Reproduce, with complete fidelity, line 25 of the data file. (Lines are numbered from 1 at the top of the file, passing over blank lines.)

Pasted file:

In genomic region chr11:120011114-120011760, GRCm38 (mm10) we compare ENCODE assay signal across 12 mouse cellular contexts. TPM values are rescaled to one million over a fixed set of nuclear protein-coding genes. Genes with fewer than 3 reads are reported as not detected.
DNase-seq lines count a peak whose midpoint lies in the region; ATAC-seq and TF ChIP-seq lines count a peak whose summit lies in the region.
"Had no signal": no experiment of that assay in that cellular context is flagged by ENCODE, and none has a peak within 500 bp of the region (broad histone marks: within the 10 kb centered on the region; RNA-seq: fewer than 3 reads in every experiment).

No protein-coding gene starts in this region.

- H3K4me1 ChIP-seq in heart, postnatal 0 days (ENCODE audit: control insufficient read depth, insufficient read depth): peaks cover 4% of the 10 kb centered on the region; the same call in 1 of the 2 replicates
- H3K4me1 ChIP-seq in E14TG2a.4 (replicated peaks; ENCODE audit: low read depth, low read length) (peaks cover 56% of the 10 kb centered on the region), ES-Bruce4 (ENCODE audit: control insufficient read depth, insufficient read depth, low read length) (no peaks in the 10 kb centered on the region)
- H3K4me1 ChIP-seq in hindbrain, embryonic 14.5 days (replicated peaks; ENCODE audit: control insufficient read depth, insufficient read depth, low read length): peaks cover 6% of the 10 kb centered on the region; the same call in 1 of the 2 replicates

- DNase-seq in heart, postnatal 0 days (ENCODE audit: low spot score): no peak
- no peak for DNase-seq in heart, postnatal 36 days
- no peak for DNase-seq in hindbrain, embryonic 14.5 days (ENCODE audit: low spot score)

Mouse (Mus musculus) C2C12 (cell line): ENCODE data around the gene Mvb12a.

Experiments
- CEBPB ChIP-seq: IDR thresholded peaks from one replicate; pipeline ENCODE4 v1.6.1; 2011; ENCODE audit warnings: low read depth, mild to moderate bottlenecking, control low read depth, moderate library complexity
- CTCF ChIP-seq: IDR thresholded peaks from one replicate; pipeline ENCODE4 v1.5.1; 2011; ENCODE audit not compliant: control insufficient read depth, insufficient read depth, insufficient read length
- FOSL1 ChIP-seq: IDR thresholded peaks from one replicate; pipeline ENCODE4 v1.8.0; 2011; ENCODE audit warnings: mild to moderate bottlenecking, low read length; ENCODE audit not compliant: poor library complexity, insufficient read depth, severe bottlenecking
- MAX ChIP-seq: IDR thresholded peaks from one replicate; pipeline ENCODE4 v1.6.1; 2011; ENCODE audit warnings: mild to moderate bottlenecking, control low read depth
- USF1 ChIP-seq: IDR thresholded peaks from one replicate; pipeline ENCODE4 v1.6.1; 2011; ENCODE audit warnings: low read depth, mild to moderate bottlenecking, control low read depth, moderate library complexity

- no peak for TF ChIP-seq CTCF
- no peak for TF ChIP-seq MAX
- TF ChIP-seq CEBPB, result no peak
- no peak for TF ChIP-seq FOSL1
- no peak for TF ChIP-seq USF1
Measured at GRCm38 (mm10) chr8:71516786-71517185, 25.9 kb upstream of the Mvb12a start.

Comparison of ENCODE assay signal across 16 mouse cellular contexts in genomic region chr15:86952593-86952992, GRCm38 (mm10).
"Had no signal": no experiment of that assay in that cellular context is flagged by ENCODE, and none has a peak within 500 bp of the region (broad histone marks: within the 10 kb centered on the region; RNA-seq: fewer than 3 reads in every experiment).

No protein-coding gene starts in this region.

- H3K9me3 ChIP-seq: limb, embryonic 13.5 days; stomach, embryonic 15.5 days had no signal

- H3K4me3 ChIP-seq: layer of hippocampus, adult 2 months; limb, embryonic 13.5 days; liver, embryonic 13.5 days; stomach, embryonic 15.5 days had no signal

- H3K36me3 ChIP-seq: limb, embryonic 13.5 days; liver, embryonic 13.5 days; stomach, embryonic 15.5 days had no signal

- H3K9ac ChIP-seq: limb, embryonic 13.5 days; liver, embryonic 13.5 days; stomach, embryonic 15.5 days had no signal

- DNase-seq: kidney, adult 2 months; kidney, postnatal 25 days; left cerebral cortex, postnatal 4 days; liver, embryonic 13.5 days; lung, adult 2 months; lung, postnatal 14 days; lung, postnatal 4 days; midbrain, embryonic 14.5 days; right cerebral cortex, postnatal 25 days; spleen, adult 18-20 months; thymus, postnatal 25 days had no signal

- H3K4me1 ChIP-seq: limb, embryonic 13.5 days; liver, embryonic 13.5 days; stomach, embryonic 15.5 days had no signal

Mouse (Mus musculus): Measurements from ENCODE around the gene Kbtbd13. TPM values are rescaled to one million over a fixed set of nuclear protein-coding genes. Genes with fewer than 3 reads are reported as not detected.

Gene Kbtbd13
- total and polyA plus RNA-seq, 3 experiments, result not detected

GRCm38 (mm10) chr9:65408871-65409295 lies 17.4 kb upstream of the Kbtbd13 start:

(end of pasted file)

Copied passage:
"Had no signal": no experiment of that assay in that cellular context is flagged by ENCODE, and none has a peak within 500 bp of the region (broad histone marks: within the 10 kb centered on the region; RNA-seq: fewer than 3 reads in every experiment).